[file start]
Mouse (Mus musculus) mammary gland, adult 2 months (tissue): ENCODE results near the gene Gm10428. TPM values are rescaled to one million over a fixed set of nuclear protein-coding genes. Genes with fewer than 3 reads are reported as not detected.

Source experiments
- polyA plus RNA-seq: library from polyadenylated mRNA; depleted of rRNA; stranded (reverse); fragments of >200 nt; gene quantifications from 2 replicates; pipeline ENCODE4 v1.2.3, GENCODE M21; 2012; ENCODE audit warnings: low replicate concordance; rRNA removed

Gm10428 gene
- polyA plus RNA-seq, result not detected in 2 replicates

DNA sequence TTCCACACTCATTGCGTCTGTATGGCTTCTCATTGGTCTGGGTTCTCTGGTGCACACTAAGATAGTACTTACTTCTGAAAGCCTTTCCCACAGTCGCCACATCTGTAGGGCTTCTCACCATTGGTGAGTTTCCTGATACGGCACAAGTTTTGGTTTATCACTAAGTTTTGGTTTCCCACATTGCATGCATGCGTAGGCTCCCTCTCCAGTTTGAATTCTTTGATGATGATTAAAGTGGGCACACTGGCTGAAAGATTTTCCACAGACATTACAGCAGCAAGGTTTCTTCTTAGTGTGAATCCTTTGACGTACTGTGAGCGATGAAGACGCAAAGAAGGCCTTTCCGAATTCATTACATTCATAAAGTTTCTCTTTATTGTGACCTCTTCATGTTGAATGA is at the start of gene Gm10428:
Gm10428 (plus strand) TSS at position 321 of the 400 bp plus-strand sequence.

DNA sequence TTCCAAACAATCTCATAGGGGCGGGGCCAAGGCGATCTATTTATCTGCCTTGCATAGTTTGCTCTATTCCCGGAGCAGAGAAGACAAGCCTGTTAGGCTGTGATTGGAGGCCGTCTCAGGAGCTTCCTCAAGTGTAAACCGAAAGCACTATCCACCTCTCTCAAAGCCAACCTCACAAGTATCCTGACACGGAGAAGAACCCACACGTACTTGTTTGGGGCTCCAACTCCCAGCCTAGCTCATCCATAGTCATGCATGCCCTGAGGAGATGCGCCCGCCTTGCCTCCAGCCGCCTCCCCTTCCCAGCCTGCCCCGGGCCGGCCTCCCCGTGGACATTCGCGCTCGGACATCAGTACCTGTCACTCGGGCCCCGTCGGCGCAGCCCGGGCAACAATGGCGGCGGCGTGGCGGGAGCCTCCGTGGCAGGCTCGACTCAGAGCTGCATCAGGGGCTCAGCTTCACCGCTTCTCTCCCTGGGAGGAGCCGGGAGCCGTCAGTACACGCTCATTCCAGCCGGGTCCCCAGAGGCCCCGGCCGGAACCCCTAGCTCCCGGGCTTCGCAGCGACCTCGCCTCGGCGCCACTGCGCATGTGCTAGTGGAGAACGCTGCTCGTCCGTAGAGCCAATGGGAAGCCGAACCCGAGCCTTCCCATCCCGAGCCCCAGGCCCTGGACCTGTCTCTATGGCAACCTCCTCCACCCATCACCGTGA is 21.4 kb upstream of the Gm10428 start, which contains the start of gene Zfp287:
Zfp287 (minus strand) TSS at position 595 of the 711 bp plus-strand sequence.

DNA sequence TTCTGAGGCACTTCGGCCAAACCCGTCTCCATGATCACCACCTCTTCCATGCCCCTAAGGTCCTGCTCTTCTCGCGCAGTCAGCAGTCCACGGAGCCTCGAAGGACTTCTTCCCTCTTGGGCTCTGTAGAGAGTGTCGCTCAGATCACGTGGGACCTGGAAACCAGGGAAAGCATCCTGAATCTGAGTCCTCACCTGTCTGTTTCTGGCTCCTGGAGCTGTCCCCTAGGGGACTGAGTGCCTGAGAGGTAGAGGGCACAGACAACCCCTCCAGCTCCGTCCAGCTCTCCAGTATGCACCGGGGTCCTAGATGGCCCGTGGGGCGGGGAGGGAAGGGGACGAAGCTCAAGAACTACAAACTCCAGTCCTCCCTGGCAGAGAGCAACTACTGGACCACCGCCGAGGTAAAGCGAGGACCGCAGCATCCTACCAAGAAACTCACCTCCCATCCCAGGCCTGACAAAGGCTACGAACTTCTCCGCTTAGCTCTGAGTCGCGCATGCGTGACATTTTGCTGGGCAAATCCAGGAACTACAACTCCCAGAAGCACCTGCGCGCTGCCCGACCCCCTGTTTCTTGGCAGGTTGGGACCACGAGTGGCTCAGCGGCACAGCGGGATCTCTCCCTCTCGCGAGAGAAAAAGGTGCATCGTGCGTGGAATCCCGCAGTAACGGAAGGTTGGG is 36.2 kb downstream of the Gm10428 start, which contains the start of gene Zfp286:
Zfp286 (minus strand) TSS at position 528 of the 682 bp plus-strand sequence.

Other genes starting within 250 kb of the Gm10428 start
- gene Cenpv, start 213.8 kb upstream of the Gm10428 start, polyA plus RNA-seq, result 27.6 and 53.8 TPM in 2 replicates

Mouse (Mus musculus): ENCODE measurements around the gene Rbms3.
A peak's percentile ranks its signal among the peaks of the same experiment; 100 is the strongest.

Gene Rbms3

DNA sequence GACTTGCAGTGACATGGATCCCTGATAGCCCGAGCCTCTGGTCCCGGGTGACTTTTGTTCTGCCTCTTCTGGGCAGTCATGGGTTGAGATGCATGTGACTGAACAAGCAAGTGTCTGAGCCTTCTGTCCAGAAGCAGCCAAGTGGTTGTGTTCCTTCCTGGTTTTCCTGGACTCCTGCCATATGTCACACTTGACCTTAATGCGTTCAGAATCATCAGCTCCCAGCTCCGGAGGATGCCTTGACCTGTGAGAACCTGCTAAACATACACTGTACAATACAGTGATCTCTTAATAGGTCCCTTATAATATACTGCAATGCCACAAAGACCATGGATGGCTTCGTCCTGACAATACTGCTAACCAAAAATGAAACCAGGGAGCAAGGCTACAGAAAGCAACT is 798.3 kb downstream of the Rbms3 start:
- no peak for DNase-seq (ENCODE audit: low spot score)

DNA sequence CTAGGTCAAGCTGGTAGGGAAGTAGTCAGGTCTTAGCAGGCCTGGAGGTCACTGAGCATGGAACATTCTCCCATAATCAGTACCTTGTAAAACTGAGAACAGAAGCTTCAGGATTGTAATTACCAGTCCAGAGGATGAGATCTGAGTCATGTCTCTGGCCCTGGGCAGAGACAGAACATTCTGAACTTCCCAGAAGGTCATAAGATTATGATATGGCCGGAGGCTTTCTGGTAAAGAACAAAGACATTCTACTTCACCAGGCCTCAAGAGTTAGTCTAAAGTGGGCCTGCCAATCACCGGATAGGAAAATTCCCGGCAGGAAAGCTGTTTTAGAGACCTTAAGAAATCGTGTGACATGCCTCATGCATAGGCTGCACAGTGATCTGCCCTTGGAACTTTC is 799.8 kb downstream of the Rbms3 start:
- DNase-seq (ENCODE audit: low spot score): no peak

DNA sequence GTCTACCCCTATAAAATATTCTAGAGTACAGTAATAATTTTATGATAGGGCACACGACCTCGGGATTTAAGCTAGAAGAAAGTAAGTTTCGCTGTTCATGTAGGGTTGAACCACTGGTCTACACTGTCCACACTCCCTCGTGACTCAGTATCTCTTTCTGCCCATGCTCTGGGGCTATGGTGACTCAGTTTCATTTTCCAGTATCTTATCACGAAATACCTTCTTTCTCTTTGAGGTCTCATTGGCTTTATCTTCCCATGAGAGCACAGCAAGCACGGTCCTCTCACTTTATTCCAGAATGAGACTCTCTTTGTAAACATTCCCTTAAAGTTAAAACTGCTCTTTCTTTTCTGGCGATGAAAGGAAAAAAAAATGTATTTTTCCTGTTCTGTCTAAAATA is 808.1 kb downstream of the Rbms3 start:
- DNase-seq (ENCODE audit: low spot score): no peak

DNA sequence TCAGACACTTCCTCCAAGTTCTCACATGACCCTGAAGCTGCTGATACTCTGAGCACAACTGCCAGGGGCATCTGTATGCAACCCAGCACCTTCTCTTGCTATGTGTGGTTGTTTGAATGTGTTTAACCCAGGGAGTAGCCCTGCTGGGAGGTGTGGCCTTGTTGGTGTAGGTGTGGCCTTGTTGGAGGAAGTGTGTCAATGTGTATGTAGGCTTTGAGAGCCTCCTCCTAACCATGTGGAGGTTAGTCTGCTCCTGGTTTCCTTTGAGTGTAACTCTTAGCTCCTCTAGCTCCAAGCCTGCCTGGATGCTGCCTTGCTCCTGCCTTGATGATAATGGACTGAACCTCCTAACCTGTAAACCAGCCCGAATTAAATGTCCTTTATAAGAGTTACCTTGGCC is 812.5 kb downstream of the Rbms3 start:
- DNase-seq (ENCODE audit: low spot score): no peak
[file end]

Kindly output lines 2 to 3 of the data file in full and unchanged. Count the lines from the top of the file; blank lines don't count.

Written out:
Source experiments
- polyA plus RNA-seq: library from polyadenylated mRNA; depleted of rRNA; stranded (reverse); fragments of >200 nt; gene quantifications from 2 replicates; pipeline ENCODE4 v1.2.3, GENCODE M21; 2012; ENCODE audit warnings: low replicate concordance; rRNA removed